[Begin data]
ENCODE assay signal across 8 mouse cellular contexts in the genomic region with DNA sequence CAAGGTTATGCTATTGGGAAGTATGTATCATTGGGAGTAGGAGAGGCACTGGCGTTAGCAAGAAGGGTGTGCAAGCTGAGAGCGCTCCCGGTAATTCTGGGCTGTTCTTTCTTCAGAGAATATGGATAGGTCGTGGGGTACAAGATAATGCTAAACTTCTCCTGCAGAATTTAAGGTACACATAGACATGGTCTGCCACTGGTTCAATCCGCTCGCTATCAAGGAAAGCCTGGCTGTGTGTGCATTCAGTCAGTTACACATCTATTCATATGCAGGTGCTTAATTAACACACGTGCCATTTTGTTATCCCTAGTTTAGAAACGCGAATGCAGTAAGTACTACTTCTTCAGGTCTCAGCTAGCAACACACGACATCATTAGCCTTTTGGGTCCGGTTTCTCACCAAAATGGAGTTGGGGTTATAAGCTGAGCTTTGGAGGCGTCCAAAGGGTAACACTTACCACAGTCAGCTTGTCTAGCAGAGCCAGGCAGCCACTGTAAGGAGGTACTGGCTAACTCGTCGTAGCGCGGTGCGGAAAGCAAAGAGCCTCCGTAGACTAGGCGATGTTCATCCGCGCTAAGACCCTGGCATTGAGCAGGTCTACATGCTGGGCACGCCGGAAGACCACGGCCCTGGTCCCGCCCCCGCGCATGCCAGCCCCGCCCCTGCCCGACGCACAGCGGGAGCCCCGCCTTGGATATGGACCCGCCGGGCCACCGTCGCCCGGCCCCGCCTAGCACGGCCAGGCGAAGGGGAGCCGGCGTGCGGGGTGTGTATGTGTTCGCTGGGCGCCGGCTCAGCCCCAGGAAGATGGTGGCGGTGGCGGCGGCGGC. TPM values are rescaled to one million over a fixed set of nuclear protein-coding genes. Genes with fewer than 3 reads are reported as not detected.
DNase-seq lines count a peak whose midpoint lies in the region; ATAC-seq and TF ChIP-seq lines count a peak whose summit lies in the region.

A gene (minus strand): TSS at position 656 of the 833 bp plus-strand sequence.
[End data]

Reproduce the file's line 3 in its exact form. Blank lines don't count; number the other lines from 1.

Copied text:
A gene (minus strand): TSS at position 656 of the 833 bp plus-strand sequence.